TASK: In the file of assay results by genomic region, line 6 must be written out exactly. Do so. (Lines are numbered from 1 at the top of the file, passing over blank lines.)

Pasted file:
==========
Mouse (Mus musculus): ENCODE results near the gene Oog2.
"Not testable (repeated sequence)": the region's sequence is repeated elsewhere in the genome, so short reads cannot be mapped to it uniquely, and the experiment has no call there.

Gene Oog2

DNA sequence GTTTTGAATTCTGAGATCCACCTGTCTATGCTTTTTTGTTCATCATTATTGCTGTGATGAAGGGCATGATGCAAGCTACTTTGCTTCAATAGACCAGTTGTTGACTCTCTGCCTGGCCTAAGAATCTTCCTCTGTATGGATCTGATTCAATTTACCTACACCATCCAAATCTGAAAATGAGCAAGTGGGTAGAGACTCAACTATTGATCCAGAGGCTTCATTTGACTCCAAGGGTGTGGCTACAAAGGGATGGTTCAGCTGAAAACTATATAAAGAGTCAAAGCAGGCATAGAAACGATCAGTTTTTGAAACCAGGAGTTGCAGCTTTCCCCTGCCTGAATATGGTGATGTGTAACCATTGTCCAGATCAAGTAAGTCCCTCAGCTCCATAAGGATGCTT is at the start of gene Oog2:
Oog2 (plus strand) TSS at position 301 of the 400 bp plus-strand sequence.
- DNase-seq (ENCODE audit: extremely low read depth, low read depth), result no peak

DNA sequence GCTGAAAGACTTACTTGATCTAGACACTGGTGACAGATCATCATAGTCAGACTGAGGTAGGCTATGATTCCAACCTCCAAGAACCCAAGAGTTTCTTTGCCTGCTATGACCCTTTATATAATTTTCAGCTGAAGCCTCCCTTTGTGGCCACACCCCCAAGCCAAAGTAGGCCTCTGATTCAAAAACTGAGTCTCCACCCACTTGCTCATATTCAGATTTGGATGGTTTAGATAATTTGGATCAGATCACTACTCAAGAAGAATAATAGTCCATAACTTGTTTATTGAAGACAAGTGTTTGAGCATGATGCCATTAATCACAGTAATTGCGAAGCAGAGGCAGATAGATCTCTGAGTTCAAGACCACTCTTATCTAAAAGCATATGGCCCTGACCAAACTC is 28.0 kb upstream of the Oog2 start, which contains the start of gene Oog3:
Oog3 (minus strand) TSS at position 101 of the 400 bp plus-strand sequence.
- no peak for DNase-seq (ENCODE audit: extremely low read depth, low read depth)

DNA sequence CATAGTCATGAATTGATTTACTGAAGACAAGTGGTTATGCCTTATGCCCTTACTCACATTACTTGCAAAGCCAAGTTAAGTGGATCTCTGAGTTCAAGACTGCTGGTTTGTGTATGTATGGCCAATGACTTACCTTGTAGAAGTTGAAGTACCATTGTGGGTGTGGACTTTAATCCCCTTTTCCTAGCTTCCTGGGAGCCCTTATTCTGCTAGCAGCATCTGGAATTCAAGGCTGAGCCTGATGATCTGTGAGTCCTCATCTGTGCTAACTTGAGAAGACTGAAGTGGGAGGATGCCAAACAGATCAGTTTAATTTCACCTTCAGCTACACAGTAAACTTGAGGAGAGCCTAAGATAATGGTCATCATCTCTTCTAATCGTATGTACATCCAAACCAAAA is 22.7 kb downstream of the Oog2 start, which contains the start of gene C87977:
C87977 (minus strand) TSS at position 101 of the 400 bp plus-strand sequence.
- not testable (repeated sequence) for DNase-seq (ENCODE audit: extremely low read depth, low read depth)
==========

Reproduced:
- DNase-seq (ENCODE audit: extremely low read depth, low read depth), result no peak